Tbilisi Travel Guide
Peace Bridge, Tbilisi © George Mel
Located in eastern Georgia, in the foothills of the Trialeti Mountains, Tbilisi was founded in the 5th century by King Vakhtang Gorgasali and has served as Georgia's capital for more than a thousand years.
Despite being destroyed and rebuilt nearly 30 times, Tbilisi has largely retained its old-world charm and visitors will love strolling through the narrow alleyways of Old Tbilisi. The city's architecture is now an eclectic mix of medieval, neo-classical, Soviet, and modernist styles.
Getting around in Tbilisi is relatively easy thanks to a good public transport system: there are comprehensive bus and minibus networks, and there is a metro system running daily until about midnight. Most major tourist attractions in Tbilisi, including the Janashia Museum, the Museum of Art, the Anchiskhati Church, and the Saturday flea market, are located close to the city centre and can therefore be easily reached on foot.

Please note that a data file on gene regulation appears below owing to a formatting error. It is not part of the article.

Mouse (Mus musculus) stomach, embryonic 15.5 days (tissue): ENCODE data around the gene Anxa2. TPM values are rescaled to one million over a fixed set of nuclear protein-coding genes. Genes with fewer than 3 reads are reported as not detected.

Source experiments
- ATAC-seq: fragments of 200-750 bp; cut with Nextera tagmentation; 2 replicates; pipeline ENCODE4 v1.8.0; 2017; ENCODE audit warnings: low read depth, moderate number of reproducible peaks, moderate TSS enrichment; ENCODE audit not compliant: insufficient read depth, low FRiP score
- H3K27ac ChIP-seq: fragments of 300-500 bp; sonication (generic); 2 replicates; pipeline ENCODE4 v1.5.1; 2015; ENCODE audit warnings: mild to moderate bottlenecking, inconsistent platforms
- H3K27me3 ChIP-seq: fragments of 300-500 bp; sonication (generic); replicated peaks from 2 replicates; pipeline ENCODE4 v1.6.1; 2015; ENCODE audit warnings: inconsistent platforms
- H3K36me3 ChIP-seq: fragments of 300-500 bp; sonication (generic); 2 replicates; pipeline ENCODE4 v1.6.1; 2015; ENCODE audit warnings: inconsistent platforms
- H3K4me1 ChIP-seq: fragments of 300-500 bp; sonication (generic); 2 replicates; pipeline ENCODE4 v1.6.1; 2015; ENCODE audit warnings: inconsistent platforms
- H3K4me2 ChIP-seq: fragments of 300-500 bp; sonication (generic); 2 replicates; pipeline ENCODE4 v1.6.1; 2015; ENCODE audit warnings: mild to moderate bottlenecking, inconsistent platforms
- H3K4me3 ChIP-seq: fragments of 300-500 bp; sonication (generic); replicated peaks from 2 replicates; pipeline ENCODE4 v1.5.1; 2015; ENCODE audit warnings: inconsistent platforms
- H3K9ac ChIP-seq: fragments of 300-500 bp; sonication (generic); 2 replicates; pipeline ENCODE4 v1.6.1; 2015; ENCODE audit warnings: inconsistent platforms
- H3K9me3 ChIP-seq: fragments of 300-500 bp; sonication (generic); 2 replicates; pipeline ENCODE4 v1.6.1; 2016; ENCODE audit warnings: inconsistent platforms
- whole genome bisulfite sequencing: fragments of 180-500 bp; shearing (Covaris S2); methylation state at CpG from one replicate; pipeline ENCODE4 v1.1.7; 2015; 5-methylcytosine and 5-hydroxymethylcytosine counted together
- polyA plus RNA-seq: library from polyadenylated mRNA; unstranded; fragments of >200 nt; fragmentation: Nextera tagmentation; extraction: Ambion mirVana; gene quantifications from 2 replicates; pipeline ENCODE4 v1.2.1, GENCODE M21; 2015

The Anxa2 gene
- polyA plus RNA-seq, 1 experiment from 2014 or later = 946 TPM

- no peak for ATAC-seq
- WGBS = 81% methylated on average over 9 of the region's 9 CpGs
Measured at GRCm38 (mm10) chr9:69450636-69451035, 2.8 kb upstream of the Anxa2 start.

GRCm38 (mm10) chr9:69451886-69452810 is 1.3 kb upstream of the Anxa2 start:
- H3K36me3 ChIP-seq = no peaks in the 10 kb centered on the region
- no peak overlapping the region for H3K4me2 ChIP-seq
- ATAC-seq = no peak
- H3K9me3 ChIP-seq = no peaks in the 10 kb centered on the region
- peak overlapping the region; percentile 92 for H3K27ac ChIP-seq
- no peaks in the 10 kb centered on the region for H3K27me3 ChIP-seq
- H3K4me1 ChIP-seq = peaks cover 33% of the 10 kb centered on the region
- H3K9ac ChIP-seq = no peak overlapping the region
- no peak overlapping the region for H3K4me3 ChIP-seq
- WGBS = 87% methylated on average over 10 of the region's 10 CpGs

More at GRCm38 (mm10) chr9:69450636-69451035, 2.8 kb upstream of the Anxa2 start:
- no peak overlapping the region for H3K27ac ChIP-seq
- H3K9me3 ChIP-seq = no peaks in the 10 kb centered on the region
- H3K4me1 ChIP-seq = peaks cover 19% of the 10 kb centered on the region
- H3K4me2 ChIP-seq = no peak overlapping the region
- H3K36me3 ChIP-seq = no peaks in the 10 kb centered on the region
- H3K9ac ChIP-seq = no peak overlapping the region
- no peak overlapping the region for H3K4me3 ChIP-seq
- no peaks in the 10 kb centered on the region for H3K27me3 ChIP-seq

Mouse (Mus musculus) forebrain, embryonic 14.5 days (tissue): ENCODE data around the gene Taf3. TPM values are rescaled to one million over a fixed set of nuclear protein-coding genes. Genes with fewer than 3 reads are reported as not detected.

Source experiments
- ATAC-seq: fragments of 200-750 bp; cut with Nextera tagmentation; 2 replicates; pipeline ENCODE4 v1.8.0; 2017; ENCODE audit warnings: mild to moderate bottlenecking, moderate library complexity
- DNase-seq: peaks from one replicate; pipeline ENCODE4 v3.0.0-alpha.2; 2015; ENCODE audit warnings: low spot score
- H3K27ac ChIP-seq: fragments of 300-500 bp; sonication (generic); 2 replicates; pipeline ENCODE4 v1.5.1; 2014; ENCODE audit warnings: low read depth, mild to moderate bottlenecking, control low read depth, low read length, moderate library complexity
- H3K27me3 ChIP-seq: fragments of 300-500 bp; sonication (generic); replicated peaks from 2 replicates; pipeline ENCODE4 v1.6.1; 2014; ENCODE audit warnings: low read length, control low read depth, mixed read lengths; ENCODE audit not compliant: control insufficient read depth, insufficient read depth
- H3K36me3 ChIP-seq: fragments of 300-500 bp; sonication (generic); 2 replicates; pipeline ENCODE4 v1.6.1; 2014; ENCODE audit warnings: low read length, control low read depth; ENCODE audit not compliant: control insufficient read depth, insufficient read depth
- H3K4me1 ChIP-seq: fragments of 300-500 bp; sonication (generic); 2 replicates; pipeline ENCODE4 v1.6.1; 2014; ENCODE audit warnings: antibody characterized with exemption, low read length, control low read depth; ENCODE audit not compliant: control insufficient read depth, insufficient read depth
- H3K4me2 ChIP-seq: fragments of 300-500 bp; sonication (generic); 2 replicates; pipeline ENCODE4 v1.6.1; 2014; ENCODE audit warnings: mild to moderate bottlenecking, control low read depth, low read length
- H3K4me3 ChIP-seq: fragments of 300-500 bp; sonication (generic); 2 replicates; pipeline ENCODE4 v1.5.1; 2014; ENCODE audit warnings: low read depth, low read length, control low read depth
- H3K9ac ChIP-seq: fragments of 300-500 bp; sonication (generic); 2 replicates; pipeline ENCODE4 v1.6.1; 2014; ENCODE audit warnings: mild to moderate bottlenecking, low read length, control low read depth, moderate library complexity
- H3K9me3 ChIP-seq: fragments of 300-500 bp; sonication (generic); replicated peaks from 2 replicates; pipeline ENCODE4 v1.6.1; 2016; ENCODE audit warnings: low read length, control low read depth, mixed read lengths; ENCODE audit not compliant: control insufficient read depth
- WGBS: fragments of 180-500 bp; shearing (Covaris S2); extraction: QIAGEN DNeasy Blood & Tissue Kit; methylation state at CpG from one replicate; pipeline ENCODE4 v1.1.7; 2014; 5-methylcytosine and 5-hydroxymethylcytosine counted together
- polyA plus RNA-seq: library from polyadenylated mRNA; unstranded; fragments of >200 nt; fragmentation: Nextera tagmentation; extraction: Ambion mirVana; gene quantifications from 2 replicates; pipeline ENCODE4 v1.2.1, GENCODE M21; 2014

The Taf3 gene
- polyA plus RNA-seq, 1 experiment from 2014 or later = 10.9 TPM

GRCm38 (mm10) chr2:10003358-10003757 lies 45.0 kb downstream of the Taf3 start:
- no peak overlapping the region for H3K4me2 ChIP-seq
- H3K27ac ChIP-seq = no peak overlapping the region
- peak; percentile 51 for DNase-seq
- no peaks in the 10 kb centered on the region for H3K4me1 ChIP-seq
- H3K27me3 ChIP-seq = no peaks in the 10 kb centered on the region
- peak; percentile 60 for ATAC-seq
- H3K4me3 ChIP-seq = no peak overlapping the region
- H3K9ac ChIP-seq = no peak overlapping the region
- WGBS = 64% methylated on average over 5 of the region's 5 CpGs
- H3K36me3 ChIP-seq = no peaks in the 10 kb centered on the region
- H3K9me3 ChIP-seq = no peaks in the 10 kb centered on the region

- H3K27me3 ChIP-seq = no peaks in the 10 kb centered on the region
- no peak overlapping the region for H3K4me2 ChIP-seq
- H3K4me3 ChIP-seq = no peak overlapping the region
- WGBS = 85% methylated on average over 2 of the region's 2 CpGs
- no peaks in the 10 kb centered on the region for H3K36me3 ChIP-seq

Old Tbilisi offers its own attractions, including the Royal Baths and Sulfur Baths, respectively, the Narikala Fortress, and the art galleries of Chardini Street. It is home to some attractive neighbourhoods that are worth exploring, including Sololaki, Betelmi, and Mtsasminda.
There are also several stunning lakes located just outside the city that are popular destinations for weekend excursions from Tbilisi. Turtle Lake offers paddle boats, mountain and city views, and some good hikes, and is near the G. Chitaia Ethnographical Open-Air Museum. Another popular option is Lake Lisi, a larger lake that is better for swimming.
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